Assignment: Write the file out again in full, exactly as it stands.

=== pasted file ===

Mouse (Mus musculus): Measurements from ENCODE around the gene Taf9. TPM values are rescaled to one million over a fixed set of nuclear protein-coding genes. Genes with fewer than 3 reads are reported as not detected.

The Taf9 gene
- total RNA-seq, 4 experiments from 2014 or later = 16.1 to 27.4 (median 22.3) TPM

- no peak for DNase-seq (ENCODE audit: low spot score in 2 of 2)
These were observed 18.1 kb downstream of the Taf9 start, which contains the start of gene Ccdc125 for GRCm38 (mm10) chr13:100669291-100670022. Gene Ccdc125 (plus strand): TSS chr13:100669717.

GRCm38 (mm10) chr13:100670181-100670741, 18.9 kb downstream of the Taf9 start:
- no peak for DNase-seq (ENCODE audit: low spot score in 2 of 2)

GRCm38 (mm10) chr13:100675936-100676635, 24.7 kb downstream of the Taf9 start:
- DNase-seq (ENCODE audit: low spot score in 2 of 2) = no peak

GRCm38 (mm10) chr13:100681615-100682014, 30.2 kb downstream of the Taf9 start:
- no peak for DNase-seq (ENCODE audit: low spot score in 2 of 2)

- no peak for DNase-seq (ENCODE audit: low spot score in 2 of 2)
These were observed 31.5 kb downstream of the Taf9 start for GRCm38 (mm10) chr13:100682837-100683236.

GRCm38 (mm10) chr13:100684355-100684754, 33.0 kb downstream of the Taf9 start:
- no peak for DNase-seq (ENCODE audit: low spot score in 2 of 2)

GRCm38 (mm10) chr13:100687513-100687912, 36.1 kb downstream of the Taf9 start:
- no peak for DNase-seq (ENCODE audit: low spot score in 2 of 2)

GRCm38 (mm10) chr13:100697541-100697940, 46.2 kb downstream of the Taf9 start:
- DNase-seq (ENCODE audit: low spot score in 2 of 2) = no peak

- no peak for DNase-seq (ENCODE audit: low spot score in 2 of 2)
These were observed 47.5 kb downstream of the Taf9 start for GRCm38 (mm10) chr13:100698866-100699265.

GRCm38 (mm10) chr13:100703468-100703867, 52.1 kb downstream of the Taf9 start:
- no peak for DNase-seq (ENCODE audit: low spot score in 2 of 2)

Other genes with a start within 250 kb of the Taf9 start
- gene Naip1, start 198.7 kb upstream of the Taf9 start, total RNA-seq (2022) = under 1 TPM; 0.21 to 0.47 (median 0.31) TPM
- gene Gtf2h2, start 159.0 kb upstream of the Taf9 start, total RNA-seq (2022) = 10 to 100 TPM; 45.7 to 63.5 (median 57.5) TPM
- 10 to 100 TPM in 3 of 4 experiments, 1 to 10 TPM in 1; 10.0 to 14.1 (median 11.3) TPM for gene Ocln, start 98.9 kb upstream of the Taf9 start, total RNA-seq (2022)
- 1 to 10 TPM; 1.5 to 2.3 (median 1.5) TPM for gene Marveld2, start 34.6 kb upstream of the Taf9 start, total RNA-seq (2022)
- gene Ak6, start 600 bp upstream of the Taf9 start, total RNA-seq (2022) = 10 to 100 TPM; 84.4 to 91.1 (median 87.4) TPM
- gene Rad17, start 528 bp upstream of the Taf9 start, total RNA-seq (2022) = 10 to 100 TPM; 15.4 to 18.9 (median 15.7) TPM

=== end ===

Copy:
Mouse (Mus musculus): Measurements from ENCODE around the gene Taf9. TPM values are rescaled to one million over a fixed set of nuclear protein-coding genes. Genes with fewer than 3 reads are reported as not detected.

The Taf9 gene
- total RNA-seq, 4 experiments from 2014 or later = 16.1 to 27.4 (median 22.3) TPM

- no peak for DNase-seq (ENCODE audit: low spot score in 2 of 2)
These were observed 18.1 kb downstream of the Taf9 start, which contains the start of gene Ccdc125 for GRCm38 (mm10) chr13:100669291-100670022. Gene Ccdc125 (plus strand): TSS chr13:100669717.

GRCm38 (mm10) chr13:100670181-100670741, 18.9 kb downstream of the Taf9 start:
- no peak for DNase-seq (ENCODE audit: low spot score in 2 of 2)

GRCm38 (mm10) chr13:100675936-100676635, 24.7 kb downstream of the Taf9 start:
- DNase-seq (ENCODE audit: low spot score in 2 of 2) = no peak

GRCm38 (mm10) chr13:100681615-100682014, 30.2 kb downstream of the Taf9 start:
- no peak for DNase-seq (ENCODE audit: low spot score in 2 of 2)

- no peak for DNase-seq (ENCODE audit: low spot score in 2 of 2)
These were observed 31.5 kb downstream of the Taf9 start for GRCm38 (mm10) chr13:100682837-100683236.

GRCm38 (mm10) chr13:100684355-100684754, 33.0 kb downstream of the Taf9 start:
- no peak for DNase-seq (ENCODE audit: low spot score in 2 of 2)

GRCm38 (mm10) chr13:100687513-100687912, 36.1 kb downstream of the Taf9 start:
- no peak for DNase-seq (ENCODE audit: low spot score in 2 of 2)

GRCm38 (mm10) chr13:100697541-100697940, 46.2 kb downstream of the Taf9 start:
- DNase-seq (ENCODE audit: low spot score in 2 of 2) = no peak

- no peak for DNase-seq (ENCODE audit: low spot score in 2 of 2)
These were observed 47.5 kb downstream of the Taf9 start for GRCm38 (mm10) chr13:100698866-100699265.

GRCm38 (mm10) chr13:100703468-100703867, 52.1 kb downstream of the Taf9 start:
- no peak for DNase-seq (ENCODE audit: low spot score in 2 of 2)

Other genes with a start within 250 kb of the Taf9 start
- gene Naip1, start 198.7 kb upstream of the Taf9 start, total RNA-seq (2022) = under 1 TPM; 0.21 to 0.47 (median 0.31) TPM
- gene Gtf2h2, start 159.0 kb upstream of the Taf9 start, total RNA-seq (2022) = 10 to 100 TPM; 45.7 to 63.5 (median 57.5) TPM
- 10 to 100 TPM in 3 of 4 experiments, 1 to 10 TPM in 1; 10.0 to 14.1 (median 11.3) TPM for gene Ocln, start 98.9 kb upstream of the Taf9 start, total RNA-seq (2022)
- 1 to 10 TPM; 1.5 to 2.3 (median 1.5) TPM for gene Marveld2, start 34.6 kb upstream of the Taf9 start, total RNA-seq (2022)
- gene Ak6, start 600 bp upstream of the Taf9 start, total RNA-seq (2022) = 10 to 100 TPM; 84.4 to 91.1 (median 87.4) TPM
- gene Rad17, start 528 bp upstream of the Taf9 start, total RNA-seq (2022) = 10 to 100 TPM; 15.4 to 18.9 (median 15.7) TPM